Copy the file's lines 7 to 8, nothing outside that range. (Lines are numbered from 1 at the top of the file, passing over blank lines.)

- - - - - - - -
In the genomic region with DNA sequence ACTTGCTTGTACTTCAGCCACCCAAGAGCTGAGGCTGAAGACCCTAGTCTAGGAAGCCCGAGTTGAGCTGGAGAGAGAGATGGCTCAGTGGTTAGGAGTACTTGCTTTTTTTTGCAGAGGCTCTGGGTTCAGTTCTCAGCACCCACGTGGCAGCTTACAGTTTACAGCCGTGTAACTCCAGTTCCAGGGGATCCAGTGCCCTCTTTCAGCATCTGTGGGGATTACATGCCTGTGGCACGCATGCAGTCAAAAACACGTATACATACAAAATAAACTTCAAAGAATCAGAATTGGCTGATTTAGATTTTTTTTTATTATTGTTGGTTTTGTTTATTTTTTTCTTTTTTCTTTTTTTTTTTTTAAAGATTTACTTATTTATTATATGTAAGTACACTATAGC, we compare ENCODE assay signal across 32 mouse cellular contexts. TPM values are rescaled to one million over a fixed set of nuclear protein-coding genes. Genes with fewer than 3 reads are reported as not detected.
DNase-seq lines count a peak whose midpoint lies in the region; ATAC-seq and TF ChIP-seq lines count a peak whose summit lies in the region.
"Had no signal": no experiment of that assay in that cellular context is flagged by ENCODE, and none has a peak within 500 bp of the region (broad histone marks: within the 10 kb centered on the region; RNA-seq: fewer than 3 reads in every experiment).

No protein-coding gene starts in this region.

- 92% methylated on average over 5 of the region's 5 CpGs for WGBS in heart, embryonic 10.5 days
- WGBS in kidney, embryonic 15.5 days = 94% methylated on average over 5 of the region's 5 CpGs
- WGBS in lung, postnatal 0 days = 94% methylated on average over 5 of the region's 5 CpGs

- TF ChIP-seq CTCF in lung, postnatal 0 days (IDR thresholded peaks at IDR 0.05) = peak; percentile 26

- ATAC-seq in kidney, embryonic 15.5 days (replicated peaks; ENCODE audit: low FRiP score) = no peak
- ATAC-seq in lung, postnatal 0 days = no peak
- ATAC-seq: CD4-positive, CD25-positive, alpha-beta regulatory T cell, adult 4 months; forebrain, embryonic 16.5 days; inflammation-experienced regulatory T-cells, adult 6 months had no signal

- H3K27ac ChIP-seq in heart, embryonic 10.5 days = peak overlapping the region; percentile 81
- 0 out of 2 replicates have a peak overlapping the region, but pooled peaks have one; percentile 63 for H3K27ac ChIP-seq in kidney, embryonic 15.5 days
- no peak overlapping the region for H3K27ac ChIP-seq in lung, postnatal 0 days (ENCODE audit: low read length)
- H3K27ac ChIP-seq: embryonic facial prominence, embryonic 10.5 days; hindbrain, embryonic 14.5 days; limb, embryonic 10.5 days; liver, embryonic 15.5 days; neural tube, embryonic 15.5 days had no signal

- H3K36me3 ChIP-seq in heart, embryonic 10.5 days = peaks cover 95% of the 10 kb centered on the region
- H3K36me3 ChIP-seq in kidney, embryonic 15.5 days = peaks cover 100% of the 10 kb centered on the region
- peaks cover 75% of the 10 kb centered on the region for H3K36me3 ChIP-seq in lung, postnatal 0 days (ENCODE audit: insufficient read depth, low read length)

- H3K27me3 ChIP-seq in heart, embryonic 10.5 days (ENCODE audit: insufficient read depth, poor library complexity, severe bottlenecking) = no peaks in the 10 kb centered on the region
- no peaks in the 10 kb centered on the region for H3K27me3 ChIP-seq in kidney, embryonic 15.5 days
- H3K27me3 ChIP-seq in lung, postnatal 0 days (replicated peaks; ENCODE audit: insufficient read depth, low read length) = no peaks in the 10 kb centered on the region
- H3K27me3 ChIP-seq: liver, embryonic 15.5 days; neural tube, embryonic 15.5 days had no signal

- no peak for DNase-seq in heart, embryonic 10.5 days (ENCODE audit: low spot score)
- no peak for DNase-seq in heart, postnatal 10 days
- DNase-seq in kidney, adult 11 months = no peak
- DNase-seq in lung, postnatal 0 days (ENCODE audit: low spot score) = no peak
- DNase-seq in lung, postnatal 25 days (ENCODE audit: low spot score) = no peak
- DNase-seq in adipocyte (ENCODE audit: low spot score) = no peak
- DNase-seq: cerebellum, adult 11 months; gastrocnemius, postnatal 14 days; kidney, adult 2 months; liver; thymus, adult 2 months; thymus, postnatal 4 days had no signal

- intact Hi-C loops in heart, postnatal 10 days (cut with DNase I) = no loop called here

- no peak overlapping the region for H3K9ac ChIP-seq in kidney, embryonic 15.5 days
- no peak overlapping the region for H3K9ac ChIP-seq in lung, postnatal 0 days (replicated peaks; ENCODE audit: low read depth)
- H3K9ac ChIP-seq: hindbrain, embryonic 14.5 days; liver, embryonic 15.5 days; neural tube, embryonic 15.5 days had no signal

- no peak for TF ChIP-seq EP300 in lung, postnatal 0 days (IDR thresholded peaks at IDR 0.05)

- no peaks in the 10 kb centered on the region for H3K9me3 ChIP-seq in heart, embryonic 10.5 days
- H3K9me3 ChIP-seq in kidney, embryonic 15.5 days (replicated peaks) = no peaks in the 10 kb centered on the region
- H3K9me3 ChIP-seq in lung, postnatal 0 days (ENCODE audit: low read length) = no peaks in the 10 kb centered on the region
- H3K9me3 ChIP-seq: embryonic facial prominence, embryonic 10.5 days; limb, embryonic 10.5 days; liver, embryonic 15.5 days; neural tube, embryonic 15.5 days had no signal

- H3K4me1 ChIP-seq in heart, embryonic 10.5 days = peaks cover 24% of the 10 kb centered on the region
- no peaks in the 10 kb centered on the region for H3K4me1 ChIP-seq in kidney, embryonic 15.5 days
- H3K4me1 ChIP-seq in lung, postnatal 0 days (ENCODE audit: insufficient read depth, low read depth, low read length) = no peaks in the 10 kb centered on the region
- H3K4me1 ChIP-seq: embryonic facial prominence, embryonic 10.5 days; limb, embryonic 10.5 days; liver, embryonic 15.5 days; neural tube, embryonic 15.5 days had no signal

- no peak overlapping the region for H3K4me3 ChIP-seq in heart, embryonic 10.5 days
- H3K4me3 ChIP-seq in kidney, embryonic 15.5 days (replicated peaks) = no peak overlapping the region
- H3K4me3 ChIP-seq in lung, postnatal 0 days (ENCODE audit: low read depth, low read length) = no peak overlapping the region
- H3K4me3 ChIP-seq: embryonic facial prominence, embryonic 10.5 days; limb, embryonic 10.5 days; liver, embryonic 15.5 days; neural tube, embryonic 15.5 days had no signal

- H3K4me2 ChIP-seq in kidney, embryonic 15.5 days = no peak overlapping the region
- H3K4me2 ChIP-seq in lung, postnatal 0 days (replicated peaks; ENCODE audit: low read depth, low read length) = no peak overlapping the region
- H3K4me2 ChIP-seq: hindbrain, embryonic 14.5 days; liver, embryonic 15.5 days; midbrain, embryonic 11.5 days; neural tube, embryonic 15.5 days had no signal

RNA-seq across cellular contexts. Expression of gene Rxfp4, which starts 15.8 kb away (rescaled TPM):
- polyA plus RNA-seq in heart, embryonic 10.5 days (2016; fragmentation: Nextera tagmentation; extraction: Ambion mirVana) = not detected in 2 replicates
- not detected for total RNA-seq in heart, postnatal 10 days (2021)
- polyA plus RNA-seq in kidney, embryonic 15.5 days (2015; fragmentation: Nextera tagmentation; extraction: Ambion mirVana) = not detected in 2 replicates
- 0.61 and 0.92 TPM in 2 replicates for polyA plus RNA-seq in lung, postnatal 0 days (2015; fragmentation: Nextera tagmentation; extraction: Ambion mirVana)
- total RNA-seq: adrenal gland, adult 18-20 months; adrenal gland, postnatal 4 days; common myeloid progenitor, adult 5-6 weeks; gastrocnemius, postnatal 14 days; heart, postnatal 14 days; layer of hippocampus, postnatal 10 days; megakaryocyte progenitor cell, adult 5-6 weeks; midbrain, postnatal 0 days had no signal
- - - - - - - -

- WGBS in lung, postnatal 0 days = 94% methylated on average over 5 of the region's 5 CpGs

- TF ChIP-seq CTCF in lung, postnatal 0 days (IDR thresholded peaks at IDR 0.05) = peak; percentile 26